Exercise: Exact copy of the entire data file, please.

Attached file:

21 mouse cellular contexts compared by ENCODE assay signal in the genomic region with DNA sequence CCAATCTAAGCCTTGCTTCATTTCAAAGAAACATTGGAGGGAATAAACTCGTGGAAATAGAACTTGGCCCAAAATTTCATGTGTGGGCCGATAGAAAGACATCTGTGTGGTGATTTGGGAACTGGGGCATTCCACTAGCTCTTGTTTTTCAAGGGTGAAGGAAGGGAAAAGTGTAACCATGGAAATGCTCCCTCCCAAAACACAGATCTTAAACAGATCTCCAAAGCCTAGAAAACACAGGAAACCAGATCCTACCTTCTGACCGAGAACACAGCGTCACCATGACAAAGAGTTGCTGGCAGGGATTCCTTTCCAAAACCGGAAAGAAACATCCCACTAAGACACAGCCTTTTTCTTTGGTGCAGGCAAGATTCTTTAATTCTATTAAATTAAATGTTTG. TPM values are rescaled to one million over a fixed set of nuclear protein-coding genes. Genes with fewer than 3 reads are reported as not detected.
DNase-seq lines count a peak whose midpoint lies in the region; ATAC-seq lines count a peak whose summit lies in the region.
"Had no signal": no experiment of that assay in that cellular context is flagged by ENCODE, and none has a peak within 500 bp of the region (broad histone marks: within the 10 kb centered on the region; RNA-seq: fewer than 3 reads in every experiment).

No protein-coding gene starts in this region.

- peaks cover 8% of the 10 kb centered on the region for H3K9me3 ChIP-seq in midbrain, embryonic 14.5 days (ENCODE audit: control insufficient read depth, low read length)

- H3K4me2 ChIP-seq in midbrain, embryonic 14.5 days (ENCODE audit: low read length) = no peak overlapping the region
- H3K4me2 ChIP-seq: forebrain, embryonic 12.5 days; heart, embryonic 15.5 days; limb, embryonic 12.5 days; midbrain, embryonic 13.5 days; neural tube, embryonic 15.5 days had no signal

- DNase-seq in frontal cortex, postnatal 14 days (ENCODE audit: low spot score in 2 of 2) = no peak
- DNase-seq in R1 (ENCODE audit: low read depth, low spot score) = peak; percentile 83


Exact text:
21 mouse cellular contexts compared by ENCODE assay signal in the genomic region with DNA sequence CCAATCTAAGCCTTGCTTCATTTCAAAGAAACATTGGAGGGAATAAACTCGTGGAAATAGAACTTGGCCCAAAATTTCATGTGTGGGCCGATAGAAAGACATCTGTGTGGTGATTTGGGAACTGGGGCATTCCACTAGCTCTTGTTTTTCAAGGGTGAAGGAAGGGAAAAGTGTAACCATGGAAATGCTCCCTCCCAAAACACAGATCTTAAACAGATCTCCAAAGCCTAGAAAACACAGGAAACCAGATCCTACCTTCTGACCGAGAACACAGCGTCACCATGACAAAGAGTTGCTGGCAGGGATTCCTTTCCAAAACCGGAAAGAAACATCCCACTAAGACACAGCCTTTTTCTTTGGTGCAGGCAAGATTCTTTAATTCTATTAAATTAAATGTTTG. TPM values are rescaled to one million over a fixed set of nuclear protein-coding genes. Genes with fewer than 3 reads are reported as not detected.
DNase-seq lines count a peak whose midpoint lies in the region; ATAC-seq lines count a peak whose summit lies in the region.
"Had no signal": no experiment of that assay in that cellular context is flagged by ENCODE, and none has a peak within 500 bp of the region (broad histone marks: within the 10 kb centered on the region; RNA-seq: fewer than 3 reads in every experiment).

No protein-coding gene starts in this region.

- peaks cover 8% of the 10 kb centered on the region for H3K9me3 ChIP-seq in midbrain, embryonic 14.5 days (ENCODE audit: control insufficient read depth, low read length)

- H3K4me2 ChIP-seq in midbrain, embryonic 14.5 days (ENCODE audit: low read length) = no peak overlapping the region
- H3K4me2 ChIP-seq: forebrain, embryonic 12.5 days; heart, embryonic 15.5 days; limb, embryonic 12.5 days; midbrain, embryonic 13.5 days; neural tube, embryonic 15.5 days had no signal

- DNase-seq in frontal cortex, postnatal 14 days (ENCODE audit: low spot score in 2 of 2) = no peak
- DNase-seq in R1 (ENCODE audit: low read depth, low spot score) = peak; percentile 83